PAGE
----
In this new series, I will highlight one of my least favorite SABR tropes, starting off an article by name-dropping Voros McCracken and explaining DIPS. First off, Matt Swartz in his recent, three-tabled article, “Adjusting defense efficiency by the quality of pitching“:
Fausto Carmona throws a hard sinker on the outside corner, but Ichiro Suzuki turns it into a well-struck ground ball by going the other way, splitting the defenders on the left side of the diamond. We know who should get credit for the single on the Mariners’ side of the box score—there was only one guy with a bat. But who on the Indians will take the blame for the single? Is it Carmona who made the pitch, or the defenders who could not get to the ball fast enough?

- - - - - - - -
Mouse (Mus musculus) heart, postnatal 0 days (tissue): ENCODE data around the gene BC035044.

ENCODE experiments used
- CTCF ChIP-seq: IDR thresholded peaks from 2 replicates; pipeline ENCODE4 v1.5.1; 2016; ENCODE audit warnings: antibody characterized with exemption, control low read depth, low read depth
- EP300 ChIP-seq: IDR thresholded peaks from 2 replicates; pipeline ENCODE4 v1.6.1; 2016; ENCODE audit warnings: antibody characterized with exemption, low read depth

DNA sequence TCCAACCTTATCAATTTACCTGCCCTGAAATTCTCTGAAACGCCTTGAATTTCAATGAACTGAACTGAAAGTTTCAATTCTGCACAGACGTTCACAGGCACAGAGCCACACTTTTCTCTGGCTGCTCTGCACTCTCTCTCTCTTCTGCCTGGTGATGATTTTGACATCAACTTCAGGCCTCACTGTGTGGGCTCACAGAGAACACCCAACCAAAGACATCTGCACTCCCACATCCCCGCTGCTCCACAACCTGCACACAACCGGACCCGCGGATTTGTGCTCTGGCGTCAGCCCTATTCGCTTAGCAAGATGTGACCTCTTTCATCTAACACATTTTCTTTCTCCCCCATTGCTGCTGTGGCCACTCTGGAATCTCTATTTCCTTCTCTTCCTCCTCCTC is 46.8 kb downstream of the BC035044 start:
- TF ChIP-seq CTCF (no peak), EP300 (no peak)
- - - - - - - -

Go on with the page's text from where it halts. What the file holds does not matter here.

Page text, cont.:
Bill James invented Defensive Efficiency, measuring the percentage of balls in play that a defense turns into outs. It became apparent just how useful this would be for evaluation of team defense when Voros McCracken famously concluded that, “There is little if any difference among major-league pitchers in their ability to prevent hits on balls hit in the field of play.” A natural corollary to this thesis says that to measure team defense, one should use Defensive Efficiency rate.